Funding for state and local governments, including education stabilization funds for schools, colleges, and students with strong maintenance of effort and equity provisions; resources to enable online learning for students unable to connect at home; increased nutrition assistance; and an extension of student loan relief well into 2021.

Additionally, Congress needs to pass FY21 government funding by December 11th to avoid massive cuts to both defense and non-defense (including education) spending, or another continuing resolution (CR) to push that deadline into the new year. Senate Majority Leader Mitch McConnell (R-KY) recently indicated that he and Democratic leaders aim to pass an FY21 omnibus appropriations deal before the end of the year.

There has also been chatter that lawmakers might take up higher education legislation in a lame duck session given the retirement of Senator Alexander, who has made FAFSA reform a cornerstone of his tenure as Senate HELP chair. We anticipate that Senator Alexander will push for his 2019 marker bill —  the FAFSA Simplification Act of 2019 — in a lame duck session, a bill cosponsored by Democrat Doug Jones (D-AL) who was defeated in his Alabama Senate race last week. We will continue to monitor the movement of potential higher education legislation.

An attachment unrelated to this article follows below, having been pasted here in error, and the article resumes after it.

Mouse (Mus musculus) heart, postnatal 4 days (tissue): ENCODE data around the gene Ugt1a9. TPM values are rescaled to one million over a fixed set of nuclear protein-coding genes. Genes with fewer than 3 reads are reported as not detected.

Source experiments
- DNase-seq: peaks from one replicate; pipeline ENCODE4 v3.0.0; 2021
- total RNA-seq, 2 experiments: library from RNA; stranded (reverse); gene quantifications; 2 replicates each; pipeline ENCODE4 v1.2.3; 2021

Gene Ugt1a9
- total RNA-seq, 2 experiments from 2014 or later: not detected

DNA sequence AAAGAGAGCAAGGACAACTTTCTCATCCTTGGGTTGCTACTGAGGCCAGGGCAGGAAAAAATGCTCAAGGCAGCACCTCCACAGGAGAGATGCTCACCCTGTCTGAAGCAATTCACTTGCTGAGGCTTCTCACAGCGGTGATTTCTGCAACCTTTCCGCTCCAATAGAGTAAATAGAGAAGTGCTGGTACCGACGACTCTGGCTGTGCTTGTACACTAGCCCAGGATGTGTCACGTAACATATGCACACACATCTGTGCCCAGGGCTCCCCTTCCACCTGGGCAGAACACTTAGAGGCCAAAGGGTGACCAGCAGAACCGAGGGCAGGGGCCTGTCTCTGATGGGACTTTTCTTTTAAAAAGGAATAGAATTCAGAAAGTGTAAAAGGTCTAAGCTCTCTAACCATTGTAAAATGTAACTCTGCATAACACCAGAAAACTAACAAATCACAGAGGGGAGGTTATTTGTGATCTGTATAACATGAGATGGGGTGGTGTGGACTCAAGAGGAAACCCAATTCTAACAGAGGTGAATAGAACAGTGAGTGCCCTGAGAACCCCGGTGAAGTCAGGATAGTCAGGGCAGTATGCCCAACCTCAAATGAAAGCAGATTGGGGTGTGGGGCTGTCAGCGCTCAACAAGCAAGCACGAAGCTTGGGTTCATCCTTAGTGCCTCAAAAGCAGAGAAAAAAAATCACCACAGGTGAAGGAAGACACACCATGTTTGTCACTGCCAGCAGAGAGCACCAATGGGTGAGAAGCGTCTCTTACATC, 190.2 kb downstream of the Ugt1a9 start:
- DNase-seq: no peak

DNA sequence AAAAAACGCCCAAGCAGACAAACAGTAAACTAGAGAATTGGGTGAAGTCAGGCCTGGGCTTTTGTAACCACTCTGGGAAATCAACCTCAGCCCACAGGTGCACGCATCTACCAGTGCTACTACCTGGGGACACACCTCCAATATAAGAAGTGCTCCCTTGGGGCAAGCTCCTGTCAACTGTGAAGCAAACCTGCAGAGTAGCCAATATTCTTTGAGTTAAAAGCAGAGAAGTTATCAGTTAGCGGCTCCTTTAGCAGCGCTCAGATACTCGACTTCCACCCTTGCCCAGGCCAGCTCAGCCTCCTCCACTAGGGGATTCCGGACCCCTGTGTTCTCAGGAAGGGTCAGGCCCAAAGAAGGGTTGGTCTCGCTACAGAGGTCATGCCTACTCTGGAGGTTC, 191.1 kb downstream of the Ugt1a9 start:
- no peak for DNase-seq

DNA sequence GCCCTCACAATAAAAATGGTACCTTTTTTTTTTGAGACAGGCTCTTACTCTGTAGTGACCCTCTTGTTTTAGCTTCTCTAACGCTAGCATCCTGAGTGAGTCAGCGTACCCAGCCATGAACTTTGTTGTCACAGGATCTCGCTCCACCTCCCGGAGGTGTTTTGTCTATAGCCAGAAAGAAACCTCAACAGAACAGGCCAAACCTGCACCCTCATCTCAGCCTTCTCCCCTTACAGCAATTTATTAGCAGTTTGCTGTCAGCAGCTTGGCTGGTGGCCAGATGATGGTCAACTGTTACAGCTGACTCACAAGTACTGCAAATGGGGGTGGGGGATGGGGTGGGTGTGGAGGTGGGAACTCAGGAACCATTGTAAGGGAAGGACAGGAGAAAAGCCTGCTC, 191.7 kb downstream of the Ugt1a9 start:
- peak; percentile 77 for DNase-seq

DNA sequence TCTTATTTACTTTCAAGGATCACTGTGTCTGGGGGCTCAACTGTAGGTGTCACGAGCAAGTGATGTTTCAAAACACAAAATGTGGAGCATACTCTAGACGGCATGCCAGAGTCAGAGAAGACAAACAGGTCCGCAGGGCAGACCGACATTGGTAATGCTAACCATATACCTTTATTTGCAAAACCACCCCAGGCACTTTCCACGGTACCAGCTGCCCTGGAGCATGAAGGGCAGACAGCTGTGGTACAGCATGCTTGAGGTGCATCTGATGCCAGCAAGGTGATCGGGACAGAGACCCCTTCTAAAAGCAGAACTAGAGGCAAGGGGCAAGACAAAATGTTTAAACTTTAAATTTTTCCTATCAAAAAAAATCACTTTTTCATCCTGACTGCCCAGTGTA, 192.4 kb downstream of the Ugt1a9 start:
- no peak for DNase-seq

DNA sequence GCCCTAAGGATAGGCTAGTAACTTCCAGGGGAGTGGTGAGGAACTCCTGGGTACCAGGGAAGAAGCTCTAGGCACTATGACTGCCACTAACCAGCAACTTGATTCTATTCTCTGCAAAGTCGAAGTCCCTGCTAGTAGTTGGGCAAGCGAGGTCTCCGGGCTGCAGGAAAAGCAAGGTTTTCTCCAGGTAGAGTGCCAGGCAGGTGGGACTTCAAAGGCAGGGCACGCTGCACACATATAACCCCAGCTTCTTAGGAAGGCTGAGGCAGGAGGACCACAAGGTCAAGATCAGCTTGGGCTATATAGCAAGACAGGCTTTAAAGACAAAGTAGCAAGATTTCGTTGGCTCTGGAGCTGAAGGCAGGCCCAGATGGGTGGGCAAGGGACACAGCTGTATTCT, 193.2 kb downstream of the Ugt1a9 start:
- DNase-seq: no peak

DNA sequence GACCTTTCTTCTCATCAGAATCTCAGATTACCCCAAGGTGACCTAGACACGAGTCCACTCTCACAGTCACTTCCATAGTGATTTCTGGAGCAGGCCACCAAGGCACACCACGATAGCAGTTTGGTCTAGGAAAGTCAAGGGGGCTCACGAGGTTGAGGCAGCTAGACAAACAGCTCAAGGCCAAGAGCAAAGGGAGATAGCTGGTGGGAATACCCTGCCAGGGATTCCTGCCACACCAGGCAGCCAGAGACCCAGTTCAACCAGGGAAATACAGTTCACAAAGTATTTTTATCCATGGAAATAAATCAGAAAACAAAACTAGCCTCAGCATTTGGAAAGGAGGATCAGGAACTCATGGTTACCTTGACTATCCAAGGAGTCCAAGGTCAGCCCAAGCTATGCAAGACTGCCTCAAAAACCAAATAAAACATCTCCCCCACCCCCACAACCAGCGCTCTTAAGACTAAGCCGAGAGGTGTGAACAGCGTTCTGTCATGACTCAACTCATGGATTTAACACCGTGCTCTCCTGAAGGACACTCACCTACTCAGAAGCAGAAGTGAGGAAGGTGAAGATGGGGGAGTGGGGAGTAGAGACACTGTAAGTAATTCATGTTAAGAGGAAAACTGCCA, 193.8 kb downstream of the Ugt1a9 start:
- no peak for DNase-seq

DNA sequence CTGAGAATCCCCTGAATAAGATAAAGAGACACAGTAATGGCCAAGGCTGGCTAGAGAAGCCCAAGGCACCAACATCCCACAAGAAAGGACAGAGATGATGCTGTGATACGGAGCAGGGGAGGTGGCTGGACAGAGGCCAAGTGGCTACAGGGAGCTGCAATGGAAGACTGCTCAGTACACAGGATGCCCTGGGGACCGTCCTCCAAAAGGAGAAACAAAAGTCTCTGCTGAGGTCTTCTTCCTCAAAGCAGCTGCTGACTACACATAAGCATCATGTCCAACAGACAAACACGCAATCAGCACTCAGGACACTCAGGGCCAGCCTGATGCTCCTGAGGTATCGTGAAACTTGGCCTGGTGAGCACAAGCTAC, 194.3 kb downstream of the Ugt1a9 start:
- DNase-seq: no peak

What Should be on the 117th Congress’ Agenda?

As the nation continues to grapple with COVID-19, an economic crisis, and the continued legacy of slavery evident in the racial inequities prior to and during the pandemic, there are many issues that Congress must address. We hope that lawmakers will provide a significant, new investment in education and ensure this investment advances equity by taking these high priority actions with haste:

  • Support and incentivize states to increase equity in their school funding systems and increase funding for Title I of ESSA to support high-need schools.